With apologies to Justin Verlander, Detroit has a new ace. Max Scherzer has taken the great leap forward that both scouts and statheads have long prophesized, establishing new full-season bests in ERA+ (133) and strikeout-to-walk ratio (4.90). The 28-year-old righty with one blue eye and one green eye had been a totally different pitcher depending upon which side of the plate the hitter toed, dominating same-handed batters but getting pummeled by left-handers. That has changed during Scherzer's breakout season, as he has cut his opponent slugging percentage against lefties from .465 in 2012 to .357 in 2013.

How has Max become practically platoon-proof? Here's a closer look at what he's doing diferently against lefties this season.

  • Scherzer is throwing fewer fastballs (65% in '12, 57% in '13) and sliders (9% in '12, 5% in '13), relying more upon his changeup (26% in '12, 29% in '13) and a newly implemented curveball (thrown 8% of the time). Scherzer's curve has been particularly effective -- hitters are 4 for 23 (.174) against the pitch, with just one extra-base hit. Perhaps Max's less predictable mix has helped his fastball play up. Lefties are slugging .356 versus Scherzer's fastball this year, down from .480 in 2012. For comparison's sake, lefty hitters are slugging .431 against righy starters this season.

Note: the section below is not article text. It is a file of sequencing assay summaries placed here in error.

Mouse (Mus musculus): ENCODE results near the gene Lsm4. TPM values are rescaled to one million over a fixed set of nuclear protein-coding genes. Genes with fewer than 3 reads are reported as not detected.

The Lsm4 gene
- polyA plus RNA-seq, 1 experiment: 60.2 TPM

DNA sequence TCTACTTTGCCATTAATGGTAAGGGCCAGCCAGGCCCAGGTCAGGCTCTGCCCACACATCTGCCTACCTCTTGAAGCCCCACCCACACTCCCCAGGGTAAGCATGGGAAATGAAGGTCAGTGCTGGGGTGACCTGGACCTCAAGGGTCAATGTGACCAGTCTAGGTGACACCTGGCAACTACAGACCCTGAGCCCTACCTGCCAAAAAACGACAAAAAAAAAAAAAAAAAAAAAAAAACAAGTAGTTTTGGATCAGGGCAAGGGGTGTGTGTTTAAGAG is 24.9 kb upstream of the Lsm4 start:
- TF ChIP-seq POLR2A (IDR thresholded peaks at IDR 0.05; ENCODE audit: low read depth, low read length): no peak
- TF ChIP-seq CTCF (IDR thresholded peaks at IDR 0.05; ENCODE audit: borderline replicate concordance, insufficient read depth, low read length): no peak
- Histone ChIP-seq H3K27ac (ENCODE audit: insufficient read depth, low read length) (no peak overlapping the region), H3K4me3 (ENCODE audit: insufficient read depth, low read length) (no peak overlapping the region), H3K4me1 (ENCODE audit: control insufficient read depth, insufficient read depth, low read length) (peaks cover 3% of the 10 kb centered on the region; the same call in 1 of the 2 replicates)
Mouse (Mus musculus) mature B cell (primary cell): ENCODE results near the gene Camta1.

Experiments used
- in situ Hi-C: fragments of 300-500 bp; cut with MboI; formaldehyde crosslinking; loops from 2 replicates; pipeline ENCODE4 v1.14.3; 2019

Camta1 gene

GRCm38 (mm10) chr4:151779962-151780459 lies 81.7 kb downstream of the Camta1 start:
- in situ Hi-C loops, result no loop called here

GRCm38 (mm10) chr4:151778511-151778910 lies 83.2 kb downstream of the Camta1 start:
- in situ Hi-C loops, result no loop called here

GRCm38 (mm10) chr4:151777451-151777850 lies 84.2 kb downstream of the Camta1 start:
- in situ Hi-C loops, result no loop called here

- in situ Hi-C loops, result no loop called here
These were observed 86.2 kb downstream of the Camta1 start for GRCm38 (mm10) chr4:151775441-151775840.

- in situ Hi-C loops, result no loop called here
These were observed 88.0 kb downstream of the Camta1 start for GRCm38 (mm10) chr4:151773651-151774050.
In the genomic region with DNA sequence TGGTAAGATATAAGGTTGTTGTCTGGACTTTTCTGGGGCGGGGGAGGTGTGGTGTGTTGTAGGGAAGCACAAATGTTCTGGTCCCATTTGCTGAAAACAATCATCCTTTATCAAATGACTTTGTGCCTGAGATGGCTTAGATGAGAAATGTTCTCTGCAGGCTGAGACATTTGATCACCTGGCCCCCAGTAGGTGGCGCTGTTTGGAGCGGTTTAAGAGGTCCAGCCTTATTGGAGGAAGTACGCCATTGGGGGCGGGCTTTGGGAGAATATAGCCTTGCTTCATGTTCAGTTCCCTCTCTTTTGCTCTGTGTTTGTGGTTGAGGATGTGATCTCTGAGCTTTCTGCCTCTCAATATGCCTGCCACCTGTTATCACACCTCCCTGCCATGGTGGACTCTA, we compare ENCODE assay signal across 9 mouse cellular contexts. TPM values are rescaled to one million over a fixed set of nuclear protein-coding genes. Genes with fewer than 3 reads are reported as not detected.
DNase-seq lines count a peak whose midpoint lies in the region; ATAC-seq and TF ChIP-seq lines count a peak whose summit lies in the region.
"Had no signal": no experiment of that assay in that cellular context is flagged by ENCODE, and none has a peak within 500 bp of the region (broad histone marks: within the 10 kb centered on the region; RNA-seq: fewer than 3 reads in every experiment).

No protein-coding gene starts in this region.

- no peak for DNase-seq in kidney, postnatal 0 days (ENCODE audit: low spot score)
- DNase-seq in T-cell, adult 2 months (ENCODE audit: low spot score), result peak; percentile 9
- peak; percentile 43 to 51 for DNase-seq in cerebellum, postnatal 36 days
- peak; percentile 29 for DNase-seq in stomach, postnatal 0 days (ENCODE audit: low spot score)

• He's getting ahead of lefties from the get-go, boosting his first-pitch strike rate from 57% in 2012 to 61% in 2013. The MLB average for right-handed starters against lefty hitters is 58%.
  • Scherzer is challenging lefties more often, increasing his rate of pitches thrown in the strike zone from 43.7% to 45.4% (46.7% average for righty starters against lefties). The difference is more pronounced on the first pitch of the at-bat (Scherzer threw 48.4% of his first-pitch offerings to lefties over the plate in 2012, and 52.5% in 2013).
  • He's not getting squeezed as much against lefties this year. In 2012, Scherzer got a called strike on a pitch thrown in the strike zone and taken by the batter just 72% of the time (the average for righty starters versus lefty batters is about 81%). This year, his called strike rate on in-zone pitches is 79%. In particular, Scherzer is getting more credit for in-zone pitches thrown high and away.

Scherzer's called strike rate on in-zone pitches versus lefty batters, 2012

Scherzer's called strike rate on in-zone pitches versus lefty batters, 2013